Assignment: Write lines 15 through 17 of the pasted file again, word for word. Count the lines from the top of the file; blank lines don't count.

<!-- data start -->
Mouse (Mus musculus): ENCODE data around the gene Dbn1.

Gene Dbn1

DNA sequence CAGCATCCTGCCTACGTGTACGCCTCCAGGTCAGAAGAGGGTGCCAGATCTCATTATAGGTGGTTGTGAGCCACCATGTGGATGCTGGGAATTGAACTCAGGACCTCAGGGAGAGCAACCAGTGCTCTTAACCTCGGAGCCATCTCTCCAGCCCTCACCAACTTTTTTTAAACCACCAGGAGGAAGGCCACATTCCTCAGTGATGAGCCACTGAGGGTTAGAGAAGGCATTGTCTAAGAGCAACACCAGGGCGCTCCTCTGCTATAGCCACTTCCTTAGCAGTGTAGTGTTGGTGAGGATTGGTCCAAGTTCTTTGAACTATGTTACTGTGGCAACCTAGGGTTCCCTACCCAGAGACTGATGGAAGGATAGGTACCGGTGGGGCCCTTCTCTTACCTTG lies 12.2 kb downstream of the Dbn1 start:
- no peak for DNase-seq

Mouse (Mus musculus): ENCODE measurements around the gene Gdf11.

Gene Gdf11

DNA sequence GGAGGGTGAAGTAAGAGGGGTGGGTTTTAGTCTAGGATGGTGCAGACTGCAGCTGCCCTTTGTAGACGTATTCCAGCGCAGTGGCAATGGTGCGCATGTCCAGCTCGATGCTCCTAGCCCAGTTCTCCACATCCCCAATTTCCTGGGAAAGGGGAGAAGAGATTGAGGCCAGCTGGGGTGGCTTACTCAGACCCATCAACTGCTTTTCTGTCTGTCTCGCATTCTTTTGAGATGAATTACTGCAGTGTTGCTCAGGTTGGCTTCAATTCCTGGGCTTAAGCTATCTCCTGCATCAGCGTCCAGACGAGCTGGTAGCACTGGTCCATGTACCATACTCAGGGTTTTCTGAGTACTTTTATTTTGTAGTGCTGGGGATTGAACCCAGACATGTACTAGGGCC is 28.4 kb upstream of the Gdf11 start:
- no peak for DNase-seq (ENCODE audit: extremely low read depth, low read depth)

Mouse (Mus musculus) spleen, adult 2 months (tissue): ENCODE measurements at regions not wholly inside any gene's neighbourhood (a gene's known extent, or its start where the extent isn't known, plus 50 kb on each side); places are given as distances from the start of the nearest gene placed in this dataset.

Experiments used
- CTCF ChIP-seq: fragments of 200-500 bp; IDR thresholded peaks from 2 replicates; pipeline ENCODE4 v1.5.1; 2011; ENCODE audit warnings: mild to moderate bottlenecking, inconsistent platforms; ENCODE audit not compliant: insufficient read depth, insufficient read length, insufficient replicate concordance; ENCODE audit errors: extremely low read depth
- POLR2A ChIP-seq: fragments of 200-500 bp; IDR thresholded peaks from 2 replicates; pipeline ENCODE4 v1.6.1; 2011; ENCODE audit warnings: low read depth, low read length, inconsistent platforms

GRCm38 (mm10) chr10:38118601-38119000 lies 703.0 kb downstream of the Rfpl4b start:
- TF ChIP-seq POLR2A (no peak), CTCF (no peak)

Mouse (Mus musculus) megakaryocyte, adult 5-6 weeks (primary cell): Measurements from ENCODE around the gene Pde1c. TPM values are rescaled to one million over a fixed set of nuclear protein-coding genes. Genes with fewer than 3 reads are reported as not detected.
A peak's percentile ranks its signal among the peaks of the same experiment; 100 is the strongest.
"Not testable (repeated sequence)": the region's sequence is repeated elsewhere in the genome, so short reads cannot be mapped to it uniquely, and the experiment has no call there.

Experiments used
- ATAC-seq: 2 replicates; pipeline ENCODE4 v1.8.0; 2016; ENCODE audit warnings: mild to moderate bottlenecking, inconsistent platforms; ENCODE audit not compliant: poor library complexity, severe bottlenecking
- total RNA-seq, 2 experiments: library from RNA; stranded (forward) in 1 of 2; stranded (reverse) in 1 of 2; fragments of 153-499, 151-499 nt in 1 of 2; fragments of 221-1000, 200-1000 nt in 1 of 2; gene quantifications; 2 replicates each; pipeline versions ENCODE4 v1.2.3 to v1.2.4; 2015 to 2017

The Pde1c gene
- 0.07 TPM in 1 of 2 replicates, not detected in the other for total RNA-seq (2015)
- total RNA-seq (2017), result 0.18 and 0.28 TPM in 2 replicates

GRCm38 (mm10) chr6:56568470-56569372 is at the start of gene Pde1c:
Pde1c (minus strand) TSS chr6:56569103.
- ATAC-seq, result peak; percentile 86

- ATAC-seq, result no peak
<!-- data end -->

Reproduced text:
Mouse (Mus musculus) megakaryocyte, adult 5-6 weeks (primary cell): Measurements from ENCODE around the gene Pde1c. TPM values are rescaled to one million over a fixed set of nuclear protein-coding genes. Genes with fewer than 3 reads are reported as not detected.
A peak's percentile ranks its signal among the peaks of the same experiment; 100 is the strongest.
"Not testable (repeated sequence)": the region's sequence is repeated elsewhere in the genome, so short reads cannot be mapped to it uniquely, and the experiment has no call there.